The CDC recommends the following for HPAI treatment and chemoprophylaxis:
- Chemoprophylaxis with influenza antiviral medications can be considered for all persons meeting bird exposure criteria. Decisions to initiate antiviral chemoprophylaxis should be based on clinical judgment, with consideration given to the type of exposure and to whether the exposed person is at high risk for complications from influenza.
- Chemoprophylaxis is not routinely recommended for personnel who used proper PPE while handling sick or potentially-infected birds or decontaminating infected environments (including animal disposal).
- If antiviral chemoprophylaxis is initiated, treatment dosing for the neuraminidase inhibitors oseltamivir or zanamivir (one dose twice daily) is recommended instead of the typical antiviral chemoprophylaxis regimen (once daily). Physicians should consult the manufacturer’s package insert for dosing, limitations of populations studied, contraindications, and adverse effects. If exposure was time-limited and not ongoing, five days of medication (one dose twice daily) from the last known exposure is recommended.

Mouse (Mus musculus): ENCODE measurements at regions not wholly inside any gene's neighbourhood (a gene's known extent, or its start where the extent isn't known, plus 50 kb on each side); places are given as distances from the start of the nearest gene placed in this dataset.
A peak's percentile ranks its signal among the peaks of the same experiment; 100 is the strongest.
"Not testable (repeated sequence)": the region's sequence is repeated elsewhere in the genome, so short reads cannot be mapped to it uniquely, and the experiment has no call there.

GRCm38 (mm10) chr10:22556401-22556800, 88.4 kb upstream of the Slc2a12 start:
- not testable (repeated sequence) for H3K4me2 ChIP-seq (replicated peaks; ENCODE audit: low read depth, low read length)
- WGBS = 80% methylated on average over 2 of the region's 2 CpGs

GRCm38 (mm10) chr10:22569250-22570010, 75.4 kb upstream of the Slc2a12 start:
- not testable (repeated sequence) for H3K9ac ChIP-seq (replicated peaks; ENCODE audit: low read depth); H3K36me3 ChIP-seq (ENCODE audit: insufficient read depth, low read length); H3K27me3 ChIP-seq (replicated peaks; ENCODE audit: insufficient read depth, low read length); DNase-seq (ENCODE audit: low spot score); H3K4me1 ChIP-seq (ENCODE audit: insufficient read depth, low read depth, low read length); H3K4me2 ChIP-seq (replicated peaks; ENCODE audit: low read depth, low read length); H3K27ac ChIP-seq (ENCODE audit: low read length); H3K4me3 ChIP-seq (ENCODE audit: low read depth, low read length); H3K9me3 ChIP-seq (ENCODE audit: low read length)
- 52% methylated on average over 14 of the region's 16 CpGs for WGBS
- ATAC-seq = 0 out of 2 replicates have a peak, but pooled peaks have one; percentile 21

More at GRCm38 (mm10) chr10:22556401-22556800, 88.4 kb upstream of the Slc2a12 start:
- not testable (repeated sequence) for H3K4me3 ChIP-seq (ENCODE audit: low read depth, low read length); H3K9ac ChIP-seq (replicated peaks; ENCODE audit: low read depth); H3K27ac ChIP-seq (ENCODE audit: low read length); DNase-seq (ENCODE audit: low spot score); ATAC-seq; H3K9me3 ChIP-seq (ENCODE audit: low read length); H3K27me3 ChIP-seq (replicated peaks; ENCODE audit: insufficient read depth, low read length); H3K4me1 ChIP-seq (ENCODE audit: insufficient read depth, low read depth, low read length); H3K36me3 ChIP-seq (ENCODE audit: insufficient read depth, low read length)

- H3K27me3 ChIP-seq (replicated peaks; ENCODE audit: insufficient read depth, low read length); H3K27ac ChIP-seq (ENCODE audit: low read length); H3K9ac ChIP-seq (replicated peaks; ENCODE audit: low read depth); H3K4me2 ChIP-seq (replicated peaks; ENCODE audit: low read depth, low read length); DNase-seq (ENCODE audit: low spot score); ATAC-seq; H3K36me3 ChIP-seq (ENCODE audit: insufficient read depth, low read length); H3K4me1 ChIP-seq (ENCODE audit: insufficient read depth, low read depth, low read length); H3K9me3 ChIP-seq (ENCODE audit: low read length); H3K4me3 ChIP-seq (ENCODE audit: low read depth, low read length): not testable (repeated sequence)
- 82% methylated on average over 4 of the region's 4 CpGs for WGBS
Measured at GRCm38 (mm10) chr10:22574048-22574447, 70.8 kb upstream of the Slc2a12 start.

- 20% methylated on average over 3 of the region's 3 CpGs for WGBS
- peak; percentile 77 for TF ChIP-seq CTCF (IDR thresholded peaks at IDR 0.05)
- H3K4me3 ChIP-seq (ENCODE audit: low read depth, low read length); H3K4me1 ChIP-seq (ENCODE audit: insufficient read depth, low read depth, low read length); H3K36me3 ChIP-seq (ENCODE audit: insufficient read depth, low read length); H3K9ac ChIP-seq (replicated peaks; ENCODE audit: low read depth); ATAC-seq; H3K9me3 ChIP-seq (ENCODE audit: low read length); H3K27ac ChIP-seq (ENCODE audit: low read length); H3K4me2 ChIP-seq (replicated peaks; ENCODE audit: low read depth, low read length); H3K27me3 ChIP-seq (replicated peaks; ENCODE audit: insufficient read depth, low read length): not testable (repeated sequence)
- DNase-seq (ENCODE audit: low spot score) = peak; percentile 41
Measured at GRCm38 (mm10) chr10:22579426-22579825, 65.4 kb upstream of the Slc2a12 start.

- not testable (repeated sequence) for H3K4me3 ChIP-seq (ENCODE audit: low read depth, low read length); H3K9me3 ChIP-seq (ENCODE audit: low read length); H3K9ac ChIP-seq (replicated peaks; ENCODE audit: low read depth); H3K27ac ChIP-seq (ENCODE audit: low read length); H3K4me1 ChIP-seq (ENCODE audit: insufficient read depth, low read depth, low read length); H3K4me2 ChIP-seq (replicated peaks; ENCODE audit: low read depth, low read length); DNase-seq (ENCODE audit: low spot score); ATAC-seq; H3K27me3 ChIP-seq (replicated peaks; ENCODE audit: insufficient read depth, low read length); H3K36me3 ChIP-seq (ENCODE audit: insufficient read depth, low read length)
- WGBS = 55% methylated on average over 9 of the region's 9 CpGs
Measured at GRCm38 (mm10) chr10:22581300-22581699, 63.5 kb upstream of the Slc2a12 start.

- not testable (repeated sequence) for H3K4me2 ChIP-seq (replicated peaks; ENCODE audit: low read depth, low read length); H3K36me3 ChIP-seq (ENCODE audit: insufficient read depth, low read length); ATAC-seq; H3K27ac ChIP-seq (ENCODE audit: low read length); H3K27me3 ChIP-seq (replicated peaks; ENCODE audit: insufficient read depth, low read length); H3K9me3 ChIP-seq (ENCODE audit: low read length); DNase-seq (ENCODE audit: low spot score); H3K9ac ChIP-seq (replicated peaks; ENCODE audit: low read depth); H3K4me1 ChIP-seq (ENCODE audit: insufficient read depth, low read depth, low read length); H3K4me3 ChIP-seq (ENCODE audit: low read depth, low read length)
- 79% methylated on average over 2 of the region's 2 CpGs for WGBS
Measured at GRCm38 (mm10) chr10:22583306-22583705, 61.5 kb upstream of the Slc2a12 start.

- Patients meeting bird exposure criteria who develop symptoms compatible with influenza should be referred for prompt medical evaluation and empiric initiation of influenza antiviral treatment with a neuraminidase inhibitor as soon as possible. Clinical benefit is greatest when antiviral treatment is administered early, especially within 48 hours of illness onset. Antiviral treatment should not be delayed while waiting for laboratory testing results.
- If a case of human infection with HPAI H5 virus is identified in the US, recommendations for monitoring and chemoprophylaxis of close contacts of the infected person are different than those that apply to persons who meet bird exposure criteria.
Currently there are no human vaccines available in the US for HPAI (H5N1), (H5N2), or (H5N8); seasonal influenza vaccines provide no protection against human infection with HPAI H5 viruses. There are efforts underway to develop vaccines against these HPAI H5 viruses.
For more information call (800) 232-4636 or visit CDC.gov.